#1

Quoted from ZeGuitaist:
In fact, using the notes 1-3-5 from any Major scale from all around the fretboard, you could create 5 Major chords of the root note, using the 5 open shapes provided: in the image, the E shape is the first one, then the D shape if you go higher up the neck, then the C shape, followed by the A shape, and finally the G shape. If you go even further up, past the 12th fret, you will get the E shape again.

So, there are 5 possible Major chord positions for every root, and going up the fretboard they are in the following order: C shape, A shape, G shape, E shape, D shape, C shape again, and so on... This system of localizing the notes of the Major scale is therefore called the CAGED system, after the order of the Major open chord shapes.

Before you go to the next paragraph, try to memorize the pattern of chord shapes on your guitar's fretboard! Take your guitar, play a Major chord, and try to find all 5 possible shapes of the chord, using the diagram I provided above! Note that the "open G shape" and "open D shape" are very hard to play practically, but just try to find their location... When you can find these 5 locations easily, you can use them as orientation points for all the other notes!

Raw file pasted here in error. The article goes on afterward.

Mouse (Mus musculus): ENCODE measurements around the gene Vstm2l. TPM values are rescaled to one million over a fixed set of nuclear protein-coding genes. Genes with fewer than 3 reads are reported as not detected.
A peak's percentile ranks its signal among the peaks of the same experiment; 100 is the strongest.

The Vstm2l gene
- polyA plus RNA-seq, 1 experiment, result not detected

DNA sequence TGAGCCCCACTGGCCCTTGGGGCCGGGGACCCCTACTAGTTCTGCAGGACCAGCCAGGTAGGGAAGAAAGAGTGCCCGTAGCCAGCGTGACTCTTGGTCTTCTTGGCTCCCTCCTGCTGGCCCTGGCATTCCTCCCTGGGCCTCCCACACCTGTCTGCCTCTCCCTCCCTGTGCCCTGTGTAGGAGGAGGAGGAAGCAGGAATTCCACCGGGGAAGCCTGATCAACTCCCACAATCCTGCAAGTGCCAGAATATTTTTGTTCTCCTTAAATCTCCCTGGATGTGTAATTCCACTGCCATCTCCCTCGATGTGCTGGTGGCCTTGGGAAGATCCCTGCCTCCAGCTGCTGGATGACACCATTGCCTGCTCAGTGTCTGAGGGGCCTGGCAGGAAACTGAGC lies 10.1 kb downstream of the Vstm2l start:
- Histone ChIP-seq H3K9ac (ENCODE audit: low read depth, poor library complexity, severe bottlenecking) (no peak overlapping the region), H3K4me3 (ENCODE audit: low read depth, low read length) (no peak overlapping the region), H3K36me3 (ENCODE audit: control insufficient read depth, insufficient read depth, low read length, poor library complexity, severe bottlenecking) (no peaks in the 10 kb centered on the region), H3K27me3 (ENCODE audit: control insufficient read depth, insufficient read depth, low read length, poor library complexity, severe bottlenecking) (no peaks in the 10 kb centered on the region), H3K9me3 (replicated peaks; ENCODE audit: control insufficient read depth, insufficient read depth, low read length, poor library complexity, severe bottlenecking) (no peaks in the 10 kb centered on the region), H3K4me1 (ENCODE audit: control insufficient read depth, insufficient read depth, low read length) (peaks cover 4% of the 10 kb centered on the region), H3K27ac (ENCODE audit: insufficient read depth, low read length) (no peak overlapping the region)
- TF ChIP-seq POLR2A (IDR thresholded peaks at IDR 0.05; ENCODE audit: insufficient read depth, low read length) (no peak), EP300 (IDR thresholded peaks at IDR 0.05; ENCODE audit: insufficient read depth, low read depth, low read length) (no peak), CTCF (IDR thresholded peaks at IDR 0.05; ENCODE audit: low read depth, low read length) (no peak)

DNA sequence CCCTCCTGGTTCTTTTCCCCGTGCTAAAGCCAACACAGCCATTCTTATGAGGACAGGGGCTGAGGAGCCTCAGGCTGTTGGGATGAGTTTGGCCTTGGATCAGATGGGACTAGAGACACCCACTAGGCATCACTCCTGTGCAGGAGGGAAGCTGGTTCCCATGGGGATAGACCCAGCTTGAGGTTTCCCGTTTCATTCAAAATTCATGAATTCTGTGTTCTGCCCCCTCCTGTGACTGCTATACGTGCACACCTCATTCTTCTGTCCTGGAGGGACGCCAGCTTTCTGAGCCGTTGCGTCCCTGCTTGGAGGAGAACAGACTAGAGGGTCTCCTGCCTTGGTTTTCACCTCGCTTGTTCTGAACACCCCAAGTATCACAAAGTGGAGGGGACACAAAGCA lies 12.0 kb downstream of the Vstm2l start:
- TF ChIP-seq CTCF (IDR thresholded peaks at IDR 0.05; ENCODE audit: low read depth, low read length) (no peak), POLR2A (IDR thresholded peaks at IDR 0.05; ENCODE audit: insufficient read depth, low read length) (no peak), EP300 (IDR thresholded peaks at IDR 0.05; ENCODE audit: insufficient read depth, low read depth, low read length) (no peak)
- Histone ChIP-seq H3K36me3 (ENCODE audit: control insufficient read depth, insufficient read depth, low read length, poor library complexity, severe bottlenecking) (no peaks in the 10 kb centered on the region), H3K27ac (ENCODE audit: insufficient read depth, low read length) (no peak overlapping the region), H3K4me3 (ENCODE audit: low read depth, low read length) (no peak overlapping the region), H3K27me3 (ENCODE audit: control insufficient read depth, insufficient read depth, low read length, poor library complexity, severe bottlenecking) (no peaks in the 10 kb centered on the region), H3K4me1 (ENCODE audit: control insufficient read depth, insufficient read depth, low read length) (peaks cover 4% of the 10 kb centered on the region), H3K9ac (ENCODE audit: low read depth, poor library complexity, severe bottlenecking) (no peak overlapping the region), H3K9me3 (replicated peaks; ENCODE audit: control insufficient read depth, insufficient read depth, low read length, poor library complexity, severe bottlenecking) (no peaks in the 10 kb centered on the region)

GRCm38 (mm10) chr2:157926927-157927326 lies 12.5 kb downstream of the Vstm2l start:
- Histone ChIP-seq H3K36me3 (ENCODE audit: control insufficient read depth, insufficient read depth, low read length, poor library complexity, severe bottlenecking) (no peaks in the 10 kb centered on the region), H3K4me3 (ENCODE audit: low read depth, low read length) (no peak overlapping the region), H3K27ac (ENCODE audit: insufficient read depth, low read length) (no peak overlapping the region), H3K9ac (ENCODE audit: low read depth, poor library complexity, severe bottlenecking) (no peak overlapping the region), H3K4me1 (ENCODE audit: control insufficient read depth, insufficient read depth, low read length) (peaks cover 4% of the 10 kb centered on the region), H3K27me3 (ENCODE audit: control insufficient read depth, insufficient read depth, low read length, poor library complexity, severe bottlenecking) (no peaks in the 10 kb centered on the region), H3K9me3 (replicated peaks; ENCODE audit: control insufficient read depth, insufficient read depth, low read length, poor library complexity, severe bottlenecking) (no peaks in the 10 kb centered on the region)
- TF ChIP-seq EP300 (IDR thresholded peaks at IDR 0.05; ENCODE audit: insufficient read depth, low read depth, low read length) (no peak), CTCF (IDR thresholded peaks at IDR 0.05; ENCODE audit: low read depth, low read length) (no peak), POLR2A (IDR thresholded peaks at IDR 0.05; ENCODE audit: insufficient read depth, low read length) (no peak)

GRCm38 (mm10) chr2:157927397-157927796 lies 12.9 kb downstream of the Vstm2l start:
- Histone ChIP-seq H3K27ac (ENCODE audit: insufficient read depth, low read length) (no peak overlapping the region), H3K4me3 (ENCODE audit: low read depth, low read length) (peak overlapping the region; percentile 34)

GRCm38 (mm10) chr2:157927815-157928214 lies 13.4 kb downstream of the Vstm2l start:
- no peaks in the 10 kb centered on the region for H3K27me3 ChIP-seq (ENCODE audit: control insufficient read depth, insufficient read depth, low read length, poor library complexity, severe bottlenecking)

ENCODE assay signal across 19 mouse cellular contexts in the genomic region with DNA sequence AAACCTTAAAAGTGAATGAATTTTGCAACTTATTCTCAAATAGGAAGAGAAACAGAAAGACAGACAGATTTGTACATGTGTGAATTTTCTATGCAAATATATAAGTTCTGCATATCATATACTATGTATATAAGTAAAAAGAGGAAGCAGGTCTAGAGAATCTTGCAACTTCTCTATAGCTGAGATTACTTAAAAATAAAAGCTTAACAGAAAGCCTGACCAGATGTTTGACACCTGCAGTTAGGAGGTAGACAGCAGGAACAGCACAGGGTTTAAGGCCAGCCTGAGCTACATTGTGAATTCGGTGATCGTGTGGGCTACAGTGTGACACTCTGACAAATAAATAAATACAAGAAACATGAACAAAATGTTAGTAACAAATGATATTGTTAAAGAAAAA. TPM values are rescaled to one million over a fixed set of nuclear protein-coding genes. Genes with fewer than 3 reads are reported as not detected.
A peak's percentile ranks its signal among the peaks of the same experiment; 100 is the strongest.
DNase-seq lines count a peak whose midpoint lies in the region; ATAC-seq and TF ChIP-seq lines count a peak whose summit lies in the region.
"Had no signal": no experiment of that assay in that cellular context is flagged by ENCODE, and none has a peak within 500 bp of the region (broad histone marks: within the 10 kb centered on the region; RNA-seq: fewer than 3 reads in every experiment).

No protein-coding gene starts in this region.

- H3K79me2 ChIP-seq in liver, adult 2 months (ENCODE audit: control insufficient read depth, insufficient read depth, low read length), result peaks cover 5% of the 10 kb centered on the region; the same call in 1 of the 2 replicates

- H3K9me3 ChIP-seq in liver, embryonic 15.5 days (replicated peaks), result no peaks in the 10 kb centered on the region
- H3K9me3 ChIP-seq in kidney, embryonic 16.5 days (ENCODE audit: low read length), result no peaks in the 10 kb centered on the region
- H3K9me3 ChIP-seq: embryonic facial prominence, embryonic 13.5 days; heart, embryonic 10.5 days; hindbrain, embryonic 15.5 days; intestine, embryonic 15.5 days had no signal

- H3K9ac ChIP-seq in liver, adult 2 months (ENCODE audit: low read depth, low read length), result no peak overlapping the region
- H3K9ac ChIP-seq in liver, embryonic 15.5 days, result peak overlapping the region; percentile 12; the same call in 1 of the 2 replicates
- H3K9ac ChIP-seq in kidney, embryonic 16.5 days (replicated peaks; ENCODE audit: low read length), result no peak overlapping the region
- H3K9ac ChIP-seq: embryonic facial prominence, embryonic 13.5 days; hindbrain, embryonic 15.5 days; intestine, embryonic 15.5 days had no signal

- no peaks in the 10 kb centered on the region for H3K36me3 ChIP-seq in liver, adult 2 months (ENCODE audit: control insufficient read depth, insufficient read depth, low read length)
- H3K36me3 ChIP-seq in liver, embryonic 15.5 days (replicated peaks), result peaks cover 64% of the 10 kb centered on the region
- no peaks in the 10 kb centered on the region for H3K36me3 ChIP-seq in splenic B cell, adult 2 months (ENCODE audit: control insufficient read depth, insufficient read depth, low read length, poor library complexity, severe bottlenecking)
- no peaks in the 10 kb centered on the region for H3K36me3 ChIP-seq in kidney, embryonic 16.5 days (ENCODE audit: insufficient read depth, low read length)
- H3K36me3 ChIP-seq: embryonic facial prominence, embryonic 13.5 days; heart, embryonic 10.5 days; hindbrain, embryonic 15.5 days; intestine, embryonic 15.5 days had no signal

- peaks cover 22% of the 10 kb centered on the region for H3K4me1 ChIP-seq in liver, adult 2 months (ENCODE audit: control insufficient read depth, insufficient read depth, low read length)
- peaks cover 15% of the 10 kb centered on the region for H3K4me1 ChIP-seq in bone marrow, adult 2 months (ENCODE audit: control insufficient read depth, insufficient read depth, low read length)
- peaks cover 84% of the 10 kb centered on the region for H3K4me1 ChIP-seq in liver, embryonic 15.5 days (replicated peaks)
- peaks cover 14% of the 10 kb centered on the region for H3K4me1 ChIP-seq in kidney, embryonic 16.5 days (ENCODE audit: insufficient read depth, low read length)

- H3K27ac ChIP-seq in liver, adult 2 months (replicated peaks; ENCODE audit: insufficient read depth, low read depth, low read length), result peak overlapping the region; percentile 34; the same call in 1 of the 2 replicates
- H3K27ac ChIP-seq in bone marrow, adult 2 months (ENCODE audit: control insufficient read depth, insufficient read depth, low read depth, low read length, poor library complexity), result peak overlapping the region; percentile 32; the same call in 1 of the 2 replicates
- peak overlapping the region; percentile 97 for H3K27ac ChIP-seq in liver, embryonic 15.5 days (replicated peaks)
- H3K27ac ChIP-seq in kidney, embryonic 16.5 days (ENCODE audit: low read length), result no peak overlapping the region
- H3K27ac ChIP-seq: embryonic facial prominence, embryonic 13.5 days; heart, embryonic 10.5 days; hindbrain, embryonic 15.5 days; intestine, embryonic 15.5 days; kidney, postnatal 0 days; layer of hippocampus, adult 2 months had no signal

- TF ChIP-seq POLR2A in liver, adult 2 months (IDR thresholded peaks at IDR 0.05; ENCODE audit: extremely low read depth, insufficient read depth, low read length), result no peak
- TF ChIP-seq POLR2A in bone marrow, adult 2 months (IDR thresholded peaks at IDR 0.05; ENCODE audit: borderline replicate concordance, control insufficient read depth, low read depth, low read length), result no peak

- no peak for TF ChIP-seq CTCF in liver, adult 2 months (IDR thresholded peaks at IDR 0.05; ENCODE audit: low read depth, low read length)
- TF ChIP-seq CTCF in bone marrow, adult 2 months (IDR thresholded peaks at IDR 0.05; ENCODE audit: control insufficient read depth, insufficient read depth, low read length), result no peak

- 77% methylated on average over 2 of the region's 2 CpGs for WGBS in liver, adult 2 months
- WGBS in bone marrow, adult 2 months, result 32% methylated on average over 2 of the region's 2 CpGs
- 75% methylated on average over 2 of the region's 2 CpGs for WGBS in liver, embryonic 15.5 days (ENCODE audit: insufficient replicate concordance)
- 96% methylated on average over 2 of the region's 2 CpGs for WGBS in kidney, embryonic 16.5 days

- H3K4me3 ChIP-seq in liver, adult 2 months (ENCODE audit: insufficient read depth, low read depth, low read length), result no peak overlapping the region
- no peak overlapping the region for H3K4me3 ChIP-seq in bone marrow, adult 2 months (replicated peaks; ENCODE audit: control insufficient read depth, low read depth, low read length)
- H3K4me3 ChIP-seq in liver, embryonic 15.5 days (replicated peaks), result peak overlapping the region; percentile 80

My question is, if I were playing in the key of Amaj what chords would they be because I know I move all the root,regular & minor root notes up five frets but would the chords still be recognized as a Cmaj, Amaj, Gmaj, Emaj & Dmaj?
My Gear
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-Marshall MG10CD
-Line 6 Spider 3 15 Watt
-Jackson JS30RR
-Ibanez RG2EX1





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#2
No. You're falling into the area of key signatures and the circle of fifths. I also think you're misinterpreting the way the CAGED system works. The C major scale in the G position is not a "G maj" scale, it's always a C major scale, you're just playing it with your first finger on the fifth fret, and for reference sake the scale pattern or barre chord you play looks like an open G chord.

So to try to answer your question:
A major scale, C shape (pinky on the 12th fret A string): A major scale.
A major scale, D shape (first finger on the 7th fret D string): Still an A major scale.
A major scale, G shape (pinky on fifth fret low E string): Yep, an A major scale.

The diatonic chords in A major are: A major 7, B minor 7, C# minor 7, D major 7, E dominant 7, F# minor 7, and G# minor 7 b5. Even if that wasn't what you wanted, it's good to know the diatonic chord cycle.
#3
OHHHHHHHHH thank you so much that helped A LOT
My Gear
...................................................
-Marshall MG10CD
-Line 6 Spider 3 15 Watt
-Jackson JS30RR
-Ibanez RG2EX1





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